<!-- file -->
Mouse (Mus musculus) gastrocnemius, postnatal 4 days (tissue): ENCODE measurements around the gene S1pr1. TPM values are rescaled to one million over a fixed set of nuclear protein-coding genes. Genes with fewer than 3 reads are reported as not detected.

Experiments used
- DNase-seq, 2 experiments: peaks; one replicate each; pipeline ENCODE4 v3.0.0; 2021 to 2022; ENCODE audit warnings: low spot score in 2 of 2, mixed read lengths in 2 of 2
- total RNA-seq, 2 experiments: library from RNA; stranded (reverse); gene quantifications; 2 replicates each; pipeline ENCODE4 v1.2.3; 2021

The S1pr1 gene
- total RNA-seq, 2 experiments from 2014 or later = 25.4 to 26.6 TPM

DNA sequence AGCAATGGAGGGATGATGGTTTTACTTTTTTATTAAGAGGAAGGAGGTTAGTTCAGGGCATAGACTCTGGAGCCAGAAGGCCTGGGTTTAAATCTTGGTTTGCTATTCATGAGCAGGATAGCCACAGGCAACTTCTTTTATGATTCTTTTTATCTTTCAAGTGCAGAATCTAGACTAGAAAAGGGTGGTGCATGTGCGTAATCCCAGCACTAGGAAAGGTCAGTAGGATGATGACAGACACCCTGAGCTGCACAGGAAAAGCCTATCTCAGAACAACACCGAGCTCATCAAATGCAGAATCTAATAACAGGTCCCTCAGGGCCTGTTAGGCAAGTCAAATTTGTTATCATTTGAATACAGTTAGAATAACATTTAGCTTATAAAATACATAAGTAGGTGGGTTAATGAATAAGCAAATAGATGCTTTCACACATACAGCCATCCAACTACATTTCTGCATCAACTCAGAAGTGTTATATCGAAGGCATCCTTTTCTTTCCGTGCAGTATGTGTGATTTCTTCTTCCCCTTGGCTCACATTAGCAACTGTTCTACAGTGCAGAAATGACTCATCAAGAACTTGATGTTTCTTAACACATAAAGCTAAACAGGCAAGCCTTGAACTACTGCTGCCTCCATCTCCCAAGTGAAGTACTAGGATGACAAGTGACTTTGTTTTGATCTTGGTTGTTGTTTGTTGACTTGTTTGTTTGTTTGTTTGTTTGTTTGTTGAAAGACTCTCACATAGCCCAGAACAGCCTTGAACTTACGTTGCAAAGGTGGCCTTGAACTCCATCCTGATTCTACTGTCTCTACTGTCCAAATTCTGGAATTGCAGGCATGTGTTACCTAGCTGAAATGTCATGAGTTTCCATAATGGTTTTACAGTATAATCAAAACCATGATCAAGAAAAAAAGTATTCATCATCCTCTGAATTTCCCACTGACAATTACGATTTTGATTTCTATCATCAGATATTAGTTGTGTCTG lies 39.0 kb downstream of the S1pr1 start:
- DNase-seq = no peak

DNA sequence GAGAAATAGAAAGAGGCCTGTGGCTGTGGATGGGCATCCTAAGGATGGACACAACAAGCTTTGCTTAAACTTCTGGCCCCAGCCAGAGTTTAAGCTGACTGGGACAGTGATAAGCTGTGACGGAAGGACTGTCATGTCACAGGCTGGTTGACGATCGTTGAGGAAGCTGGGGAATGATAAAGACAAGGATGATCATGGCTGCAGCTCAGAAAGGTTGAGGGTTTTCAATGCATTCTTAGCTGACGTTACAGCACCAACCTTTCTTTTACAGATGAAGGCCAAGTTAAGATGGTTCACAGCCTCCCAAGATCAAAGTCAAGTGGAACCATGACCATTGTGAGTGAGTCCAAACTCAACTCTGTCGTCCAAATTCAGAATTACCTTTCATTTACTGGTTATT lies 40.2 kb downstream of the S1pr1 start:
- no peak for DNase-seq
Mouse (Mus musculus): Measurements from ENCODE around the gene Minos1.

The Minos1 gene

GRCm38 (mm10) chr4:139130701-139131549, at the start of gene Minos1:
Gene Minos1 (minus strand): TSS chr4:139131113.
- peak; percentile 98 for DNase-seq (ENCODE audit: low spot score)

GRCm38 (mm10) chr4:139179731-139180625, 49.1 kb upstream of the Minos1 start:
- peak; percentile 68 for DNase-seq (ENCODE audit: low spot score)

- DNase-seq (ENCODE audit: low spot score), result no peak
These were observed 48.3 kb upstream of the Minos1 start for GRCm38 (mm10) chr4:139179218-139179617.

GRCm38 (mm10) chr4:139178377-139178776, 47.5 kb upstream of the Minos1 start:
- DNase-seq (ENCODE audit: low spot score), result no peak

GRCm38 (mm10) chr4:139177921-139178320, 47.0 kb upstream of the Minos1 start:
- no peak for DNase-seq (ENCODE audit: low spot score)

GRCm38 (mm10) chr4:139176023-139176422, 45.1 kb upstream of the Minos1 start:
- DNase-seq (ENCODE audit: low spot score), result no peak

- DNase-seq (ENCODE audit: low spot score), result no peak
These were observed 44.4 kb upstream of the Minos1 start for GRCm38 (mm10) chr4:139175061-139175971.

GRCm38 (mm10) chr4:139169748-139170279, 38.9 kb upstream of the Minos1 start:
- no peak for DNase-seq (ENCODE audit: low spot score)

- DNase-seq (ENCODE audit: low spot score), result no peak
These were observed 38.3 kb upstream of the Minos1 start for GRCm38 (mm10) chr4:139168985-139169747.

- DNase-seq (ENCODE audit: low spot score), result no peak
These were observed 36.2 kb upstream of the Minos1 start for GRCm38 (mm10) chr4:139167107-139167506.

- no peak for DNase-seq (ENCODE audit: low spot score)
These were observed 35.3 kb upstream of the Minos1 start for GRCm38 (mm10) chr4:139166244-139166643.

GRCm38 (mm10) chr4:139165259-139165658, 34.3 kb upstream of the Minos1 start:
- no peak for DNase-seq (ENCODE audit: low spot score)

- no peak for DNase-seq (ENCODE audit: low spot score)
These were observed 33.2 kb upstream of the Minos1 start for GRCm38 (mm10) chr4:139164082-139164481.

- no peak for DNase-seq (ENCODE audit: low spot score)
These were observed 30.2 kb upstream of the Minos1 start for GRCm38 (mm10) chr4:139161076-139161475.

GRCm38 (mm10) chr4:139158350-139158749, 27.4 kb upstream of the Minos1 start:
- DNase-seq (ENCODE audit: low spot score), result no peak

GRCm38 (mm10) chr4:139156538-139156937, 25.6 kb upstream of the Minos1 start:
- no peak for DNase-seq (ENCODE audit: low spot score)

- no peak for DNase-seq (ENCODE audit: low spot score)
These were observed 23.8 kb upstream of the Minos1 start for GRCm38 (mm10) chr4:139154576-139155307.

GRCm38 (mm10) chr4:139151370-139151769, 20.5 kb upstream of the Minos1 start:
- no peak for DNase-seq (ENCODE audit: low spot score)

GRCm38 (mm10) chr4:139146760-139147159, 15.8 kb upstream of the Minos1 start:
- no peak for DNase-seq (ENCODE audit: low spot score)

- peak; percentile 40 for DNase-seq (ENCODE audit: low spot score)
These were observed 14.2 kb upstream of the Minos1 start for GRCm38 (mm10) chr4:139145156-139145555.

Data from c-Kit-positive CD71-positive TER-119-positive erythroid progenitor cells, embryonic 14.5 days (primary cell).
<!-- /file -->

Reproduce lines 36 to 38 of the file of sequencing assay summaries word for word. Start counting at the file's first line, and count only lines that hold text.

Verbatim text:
GRCm38 (mm10) chr4:139165259-139165658, 34.3 kb upstream of the Minos1 start:
- no peak for DNase-seq (ENCODE audit: low spot score)

- no peak for DNase-seq (ENCODE audit: low spot score)